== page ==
PROGRESSIVE MUSIC COMPANY

AFRO-AMERICAN MUSIC INSTITUTE CELEBRATES 36 YEARS

BOYS CHOIR AFRICA SHIRTS
 
 
http://www.indiegogo.com/projects/building-today-for-tomorrow/x/267428

 Pain Relief Beyond Belief

                         http://www.komehsaessentials.com/                              

 

PITTSBURGH JAZZ

 

From Blakey to Brown, Como to Costa, Eckstine to Eldridge, Galbraith to Garner, Harris to Hines, Horne to Hyman, Jamal to Jefferson, Kelly to Klook; Mancini to Marmarosa, May to Mitchell, Negri to Nestico, Parlan to Ponder, Reed to Ruther, Strayhorn to Sullivan, Turk to Turrentine, Wade to Williams… the forthcoming publication Treasury of Pittsburgh Jazz Connections by Dr. Nelson Harrison and Dr. Ralph Proctor, Jr. will document the legacy of one of the world’s greatest jazz capitals.

 

Do you want to know who Dizzy Gillespie  idolized? Did you ever wonder who inspired Kenny Clarke and Art Blakey? Who was the pianist that mentored Monk, Bud Powell, Tad Dameron, Elmo Hope, Sarah Vaughan and Mel Torme? Who was Art Tatum’s idol and Nat Cole’s mentor? What musical quartet pioneered the concept adopted later by the Modern Jazz Quartet? Were you ever curious to know who taught saxophone to Stanley Turrentine or who taught piano to Ahmad Jamal? What community music school trained Robert McFerrin, Sr. for his history-making debut with the Metropolitan Opera? What virtually unknown pianist was a significant influence on young John Coltrane, Shirley Scott, McCoy Tyner, Bobby Timmons and Ray Bryant when he moved to Philadelphia from Pittsburgh in the 1940s?  Would you be surprised to know that Erroll Garner attended classes at the Julliard School of Music in New York and was at the top of his class in writing and arranging proficiency?

 

Some answers  can be gleaned from the postings on the Pittsburgh Jazz Network.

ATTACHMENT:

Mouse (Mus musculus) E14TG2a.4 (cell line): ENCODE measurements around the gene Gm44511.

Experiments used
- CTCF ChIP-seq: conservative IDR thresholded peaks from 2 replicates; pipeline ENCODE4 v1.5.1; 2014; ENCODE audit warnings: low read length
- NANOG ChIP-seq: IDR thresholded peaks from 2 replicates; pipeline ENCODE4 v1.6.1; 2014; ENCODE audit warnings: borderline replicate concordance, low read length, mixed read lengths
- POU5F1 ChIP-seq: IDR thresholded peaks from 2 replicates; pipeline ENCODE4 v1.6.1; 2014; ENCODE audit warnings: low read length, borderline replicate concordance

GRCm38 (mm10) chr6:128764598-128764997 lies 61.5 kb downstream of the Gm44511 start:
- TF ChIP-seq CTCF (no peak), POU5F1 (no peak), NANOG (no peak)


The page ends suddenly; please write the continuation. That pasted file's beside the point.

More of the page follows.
For almost 100 years the Pittsburgh region has been a metacenter of jazz originality that is second to no other in the history of jazz.  One of the best kept secrets in jazz folklore, the Pittsburgh Jazz Legacy has heretofore remained mythical.  We have dubbed it “the greatest story never told” since it has not been represented in writing before now in such a way as to be accessible to anyone seeking to know more about it.  When it was happening, little did we know how priceless the memories would become when the times were gone.

 

Today jazz is still king in Pittsburgh, with events, performances and activities happening all the time. The Pittsburgh Jazz Network is dedicated to celebrating and showcasing the places, artists and fans that carry on the legacy of Pittsburgh's jazz heritage.

 

WELCOME!

 

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Duke Ellington is first African-American and the first musician to solo on U.S. circulating coin

    MARY LOU WILLIAMS     

            INTERVIEW

       In Her Own Words

"Harold's House Of Jazz" from "Battle Of The Saxes Vol. 1 / Richie Cole - Eric Kloss (1976)"

Harold's House of Jazz from "Battle Of The Saxes Vol. 1 / Richie Cole - Eric Kloss" Muse MR 5082 Recorded May 26 or 27, 1976 in NYC. Eric Kloss, as - left Ri...

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Comment by Dr. Nelson Harrison on September 8, 2017 at 7:16pm

First, you cannot overuse this space.  Second, if you want to send me a direct message, go to my personal page and use "send message."  Third, if you are trying to send a physical CD, let me know and I'll give you my physical address.